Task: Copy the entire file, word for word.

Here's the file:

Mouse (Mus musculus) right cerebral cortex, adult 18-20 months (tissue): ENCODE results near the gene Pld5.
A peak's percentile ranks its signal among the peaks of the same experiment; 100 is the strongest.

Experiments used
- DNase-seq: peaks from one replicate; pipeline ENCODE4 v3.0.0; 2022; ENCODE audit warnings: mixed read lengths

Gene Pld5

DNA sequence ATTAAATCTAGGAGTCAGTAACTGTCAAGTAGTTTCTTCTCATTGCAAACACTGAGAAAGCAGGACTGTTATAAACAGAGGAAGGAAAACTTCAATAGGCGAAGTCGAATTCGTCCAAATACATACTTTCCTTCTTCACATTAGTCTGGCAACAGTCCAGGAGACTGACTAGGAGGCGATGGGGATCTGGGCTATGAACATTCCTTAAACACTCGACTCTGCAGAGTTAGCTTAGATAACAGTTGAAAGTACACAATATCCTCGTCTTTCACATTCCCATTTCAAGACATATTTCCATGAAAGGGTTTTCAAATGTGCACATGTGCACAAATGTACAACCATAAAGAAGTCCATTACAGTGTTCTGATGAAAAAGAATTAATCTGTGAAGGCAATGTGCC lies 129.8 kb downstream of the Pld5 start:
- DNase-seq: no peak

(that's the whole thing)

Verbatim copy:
Mouse (Mus musculus) right cerebral cortex, adult 18-20 months (tissue): ENCODE results near the gene Pld5.
A peak's percentile ranks its signal among the peaks of the same experiment; 100 is the strongest.

Experiments used
- DNase-seq: peaks from one replicate; pipeline ENCODE4 v3.0.0; 2022; ENCODE audit warnings: mixed read lengths

Gene Pld5

DNA sequence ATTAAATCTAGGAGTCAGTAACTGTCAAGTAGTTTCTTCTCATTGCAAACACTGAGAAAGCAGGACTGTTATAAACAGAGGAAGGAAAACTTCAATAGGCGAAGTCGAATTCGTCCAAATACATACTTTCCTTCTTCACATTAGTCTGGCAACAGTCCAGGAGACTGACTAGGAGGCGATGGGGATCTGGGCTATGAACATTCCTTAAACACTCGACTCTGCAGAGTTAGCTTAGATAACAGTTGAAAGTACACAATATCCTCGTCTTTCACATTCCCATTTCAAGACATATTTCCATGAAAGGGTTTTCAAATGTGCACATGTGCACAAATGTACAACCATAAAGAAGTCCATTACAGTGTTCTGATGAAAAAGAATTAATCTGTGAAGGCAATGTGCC lies 129.8 kb downstream of the Pld5 start:
- DNase-seq: no peak